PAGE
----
The Scotia Momentum Visa Infinite Card recently went through some changes and added mobile device insurance as a standard benefit. What makes this card stand out from the rest on this list is the insurance kicks in after just 30 days from the date of purchase or when the first monthly statement is billed to your account.
The deductible and depreciation figures on this card are exactly the same as the Meridian Visa Infinite Cash Back Card so you can use the above chart for reference. The maximum value you can claim is $1,000.
You can read the Scotia Momentum Visa Infinite Card insurance policy here.
Like the above two cards, CIBC Aventura’s mobile device insurance has a maximum value of $1,000 but the deductible is determined a bit differently. Your deductible is based on 10% of the value of your phone after factoring in the 2% per month depreciation.
For example, if your phone cost you $900 before tax and you make a claim 10 months after you purchased it, here’s how your payout would break down:
$900 - $180 depreciation (2% X 10 months X $900) = $720. That’s what your phone is worth post-depreciation. So, you take 10% of $720 to get your deductible of $72.
$900 - $180 - $72, and you’d get paid out $648.
The Tangerine World Mastercard provides mobile device insurance on new cell phones, smartphones or tablets for up to $1,000. The coverage kicks in 30 days after you purchase the device and protects you if it gets stolen, accidentally damaged, is lost, or if it suffers from a mechancial breakdown. Coverage is only active if you buy the phone on your Tangerine World Mastercard or if you make monthly payments on it using the card. And, exactly like the Meridian Visa Infinite Cash Back Card, the deductible starts at $25 for phones worth $0 to $200 (less taxes), and increases up to $100 for phones worth $600.01 or more. Depreciation is set at 2% a month.
A recent addition to the fleet of credit cards offering mobile device insurance, the TD Aeroplan Visa Infinite Card now offers up to $1,000 of coverage for your mobile device. In order to qualify for coverage, you must have charged at least 75% of the total cost of the device to your TD Aeroplan Visa Infinite card, or be using it to make monthly payments toward your device. Coverage kicks in 30 days from the purchase date and and depreciation is set at 2%.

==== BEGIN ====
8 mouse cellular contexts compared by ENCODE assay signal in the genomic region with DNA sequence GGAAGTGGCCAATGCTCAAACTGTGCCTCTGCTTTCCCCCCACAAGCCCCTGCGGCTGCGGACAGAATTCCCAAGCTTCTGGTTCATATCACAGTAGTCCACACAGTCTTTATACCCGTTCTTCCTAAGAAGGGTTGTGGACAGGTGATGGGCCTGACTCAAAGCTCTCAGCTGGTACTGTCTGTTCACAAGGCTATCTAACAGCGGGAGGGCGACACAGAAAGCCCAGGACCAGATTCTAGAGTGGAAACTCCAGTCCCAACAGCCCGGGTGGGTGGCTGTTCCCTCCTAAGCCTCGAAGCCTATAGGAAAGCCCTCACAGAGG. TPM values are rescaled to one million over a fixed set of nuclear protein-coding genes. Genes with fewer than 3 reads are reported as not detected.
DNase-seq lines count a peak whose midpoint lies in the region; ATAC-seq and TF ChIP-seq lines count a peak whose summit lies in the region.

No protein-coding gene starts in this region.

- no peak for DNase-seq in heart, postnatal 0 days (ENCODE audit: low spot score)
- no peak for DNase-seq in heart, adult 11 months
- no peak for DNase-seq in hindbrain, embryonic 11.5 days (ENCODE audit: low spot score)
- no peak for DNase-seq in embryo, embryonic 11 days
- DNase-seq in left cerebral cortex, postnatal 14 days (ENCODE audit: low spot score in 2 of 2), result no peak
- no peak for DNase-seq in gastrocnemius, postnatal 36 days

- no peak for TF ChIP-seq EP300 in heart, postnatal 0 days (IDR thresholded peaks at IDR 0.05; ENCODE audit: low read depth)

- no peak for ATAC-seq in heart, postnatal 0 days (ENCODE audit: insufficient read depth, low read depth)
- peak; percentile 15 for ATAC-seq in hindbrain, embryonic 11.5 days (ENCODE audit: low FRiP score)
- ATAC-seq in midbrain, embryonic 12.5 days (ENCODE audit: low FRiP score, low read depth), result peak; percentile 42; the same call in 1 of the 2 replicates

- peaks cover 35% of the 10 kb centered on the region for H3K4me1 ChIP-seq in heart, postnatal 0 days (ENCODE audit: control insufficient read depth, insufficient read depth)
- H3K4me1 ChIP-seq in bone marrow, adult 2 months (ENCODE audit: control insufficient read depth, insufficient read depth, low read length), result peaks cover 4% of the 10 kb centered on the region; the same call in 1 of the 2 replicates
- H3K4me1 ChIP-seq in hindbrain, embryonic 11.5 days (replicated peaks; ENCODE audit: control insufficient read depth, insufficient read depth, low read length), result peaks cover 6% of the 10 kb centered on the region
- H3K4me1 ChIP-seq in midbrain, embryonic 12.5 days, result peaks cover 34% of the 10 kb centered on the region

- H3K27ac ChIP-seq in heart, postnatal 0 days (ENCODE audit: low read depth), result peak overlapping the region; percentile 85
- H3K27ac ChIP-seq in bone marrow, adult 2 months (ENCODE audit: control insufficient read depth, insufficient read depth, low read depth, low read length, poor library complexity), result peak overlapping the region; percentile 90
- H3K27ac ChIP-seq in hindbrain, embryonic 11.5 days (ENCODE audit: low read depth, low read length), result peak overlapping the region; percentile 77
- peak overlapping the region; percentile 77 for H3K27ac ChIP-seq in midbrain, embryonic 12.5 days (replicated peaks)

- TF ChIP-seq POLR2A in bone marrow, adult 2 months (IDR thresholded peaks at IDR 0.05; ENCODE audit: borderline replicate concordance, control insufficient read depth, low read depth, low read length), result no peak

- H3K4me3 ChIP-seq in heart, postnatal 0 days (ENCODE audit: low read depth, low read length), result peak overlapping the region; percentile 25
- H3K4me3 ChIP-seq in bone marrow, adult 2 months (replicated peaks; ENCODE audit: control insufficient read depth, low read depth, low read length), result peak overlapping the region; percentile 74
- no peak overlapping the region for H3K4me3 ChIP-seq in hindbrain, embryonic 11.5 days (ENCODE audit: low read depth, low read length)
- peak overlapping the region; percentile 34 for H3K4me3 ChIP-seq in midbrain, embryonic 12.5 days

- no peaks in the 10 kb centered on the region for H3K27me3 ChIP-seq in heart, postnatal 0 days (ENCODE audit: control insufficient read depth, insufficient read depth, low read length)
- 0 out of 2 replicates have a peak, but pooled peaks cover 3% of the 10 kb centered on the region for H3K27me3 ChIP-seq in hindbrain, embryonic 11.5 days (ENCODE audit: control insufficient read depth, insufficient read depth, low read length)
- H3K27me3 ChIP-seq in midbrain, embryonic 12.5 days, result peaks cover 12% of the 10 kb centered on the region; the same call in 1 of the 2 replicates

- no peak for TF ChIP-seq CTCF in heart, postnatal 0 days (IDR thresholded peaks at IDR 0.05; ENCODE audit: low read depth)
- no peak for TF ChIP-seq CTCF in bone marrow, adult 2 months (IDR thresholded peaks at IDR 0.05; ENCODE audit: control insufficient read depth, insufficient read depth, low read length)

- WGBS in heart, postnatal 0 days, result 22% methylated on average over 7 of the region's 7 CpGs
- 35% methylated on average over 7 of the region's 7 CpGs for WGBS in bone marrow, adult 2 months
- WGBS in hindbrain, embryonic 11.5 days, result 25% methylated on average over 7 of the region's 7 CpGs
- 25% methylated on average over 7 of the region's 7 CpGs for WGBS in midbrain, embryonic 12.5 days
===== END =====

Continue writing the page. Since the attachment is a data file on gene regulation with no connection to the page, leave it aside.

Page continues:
According to TD's policy, if you give a cell phone as a gift (and pay for it with your TD Aeroplan card), it's still eligible for mobile device insrance coverage but it has to be you — not the recipient — who makes the claim in order to get the benefits.
Offering the highest amount of coverage on this list is the RBC Avion Visa Infinite card, which tops out at $1,500 for mobile device insurance. That said, coverage kicks in much later than any other card on this list, at 91 days from the purchase date. You can also only make one claim in a 12-month period, and two claims in a four-year period. Depreciation is set at 2% each month, and the deductible amount is 10% of the phone's depreciated value.
You can read the RBC Avion Visa Infinite insurance policy here.
The National Bank MyCredit Mastercard's mobile device insurance activates after 60 days from the purchase date, and provides coverage on your mobile device for up to $1,000. Coverage lasts for up to two years from the date you buy the device. The deductible on this policy is the same as the Meridian Visa Infinite Cash Back Card (see chart above) but the depreciation is calculated at 3% a month, making this the highest depreciation percentage on this list. This means you could be in for a more expensive claim.
From Desjardins, the Odyssey World Elite Mastercard provides mobile device insurance up to $1,000. Like many of the other cards on this list, coverage takes effect 30 days after you buy your device, or the date your first monthly payment for the device is charged to the credit card. Depreciation is set at 2% a month and the deductible thresholds are exactly the same as the Meridian Visa Infinite Cash Back card above.
You can read the Odyssey World Elite Mastercard insurance policy here.